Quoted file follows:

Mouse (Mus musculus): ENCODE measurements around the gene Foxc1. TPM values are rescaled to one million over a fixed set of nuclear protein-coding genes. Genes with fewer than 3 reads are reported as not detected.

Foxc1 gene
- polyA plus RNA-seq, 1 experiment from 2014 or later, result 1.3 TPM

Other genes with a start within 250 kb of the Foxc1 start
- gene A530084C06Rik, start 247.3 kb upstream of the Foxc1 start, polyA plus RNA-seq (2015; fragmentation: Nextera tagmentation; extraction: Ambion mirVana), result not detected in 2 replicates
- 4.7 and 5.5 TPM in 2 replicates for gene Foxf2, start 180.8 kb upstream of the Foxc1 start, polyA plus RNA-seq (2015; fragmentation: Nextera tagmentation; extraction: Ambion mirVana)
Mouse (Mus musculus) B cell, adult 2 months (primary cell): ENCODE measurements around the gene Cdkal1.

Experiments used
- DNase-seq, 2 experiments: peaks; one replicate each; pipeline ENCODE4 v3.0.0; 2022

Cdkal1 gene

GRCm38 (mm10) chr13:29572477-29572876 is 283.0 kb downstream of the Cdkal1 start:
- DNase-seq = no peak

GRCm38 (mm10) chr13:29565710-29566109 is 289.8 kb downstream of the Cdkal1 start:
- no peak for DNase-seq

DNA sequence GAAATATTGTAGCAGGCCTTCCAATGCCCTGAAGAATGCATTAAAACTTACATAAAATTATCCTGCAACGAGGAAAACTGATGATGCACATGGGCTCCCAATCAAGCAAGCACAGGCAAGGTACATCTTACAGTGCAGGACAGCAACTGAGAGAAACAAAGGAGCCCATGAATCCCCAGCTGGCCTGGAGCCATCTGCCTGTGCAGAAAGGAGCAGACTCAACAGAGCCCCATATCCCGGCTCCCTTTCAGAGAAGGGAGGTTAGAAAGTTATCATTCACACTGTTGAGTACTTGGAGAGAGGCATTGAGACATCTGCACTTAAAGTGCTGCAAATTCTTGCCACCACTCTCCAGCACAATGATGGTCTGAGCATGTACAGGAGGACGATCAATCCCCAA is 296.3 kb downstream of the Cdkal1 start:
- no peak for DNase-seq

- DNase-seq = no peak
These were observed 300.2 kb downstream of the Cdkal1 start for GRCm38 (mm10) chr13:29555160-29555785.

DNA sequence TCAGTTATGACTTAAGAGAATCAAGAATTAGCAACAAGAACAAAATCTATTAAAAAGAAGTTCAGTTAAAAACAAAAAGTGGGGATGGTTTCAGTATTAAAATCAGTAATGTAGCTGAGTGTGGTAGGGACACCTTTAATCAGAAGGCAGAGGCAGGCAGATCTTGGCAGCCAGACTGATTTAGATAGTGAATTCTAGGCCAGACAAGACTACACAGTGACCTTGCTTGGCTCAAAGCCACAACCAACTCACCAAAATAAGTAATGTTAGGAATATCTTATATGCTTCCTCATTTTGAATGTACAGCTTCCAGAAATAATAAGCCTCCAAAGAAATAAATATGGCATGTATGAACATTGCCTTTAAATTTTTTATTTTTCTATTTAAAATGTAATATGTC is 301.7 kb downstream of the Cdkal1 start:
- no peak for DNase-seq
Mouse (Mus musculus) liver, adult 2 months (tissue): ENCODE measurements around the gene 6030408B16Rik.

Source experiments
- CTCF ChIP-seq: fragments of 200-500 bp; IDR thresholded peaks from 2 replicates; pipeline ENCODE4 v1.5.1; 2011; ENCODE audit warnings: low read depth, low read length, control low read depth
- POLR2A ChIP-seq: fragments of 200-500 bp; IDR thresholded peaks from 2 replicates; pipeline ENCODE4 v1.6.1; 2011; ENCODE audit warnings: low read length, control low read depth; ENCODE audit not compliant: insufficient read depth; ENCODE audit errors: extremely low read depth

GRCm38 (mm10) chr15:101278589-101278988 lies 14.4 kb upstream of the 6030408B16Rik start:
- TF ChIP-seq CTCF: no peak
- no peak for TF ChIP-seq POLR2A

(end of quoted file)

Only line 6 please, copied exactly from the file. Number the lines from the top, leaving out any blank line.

- 4.7 and 5.5 TPM in 2 replicates for gene Foxf2, start 180.8 kb upstream of the Foxc1 start, polyA plus RNA-seq (2015; fragmentation: Nextera tagmentation; extraction: Ambion mirVana)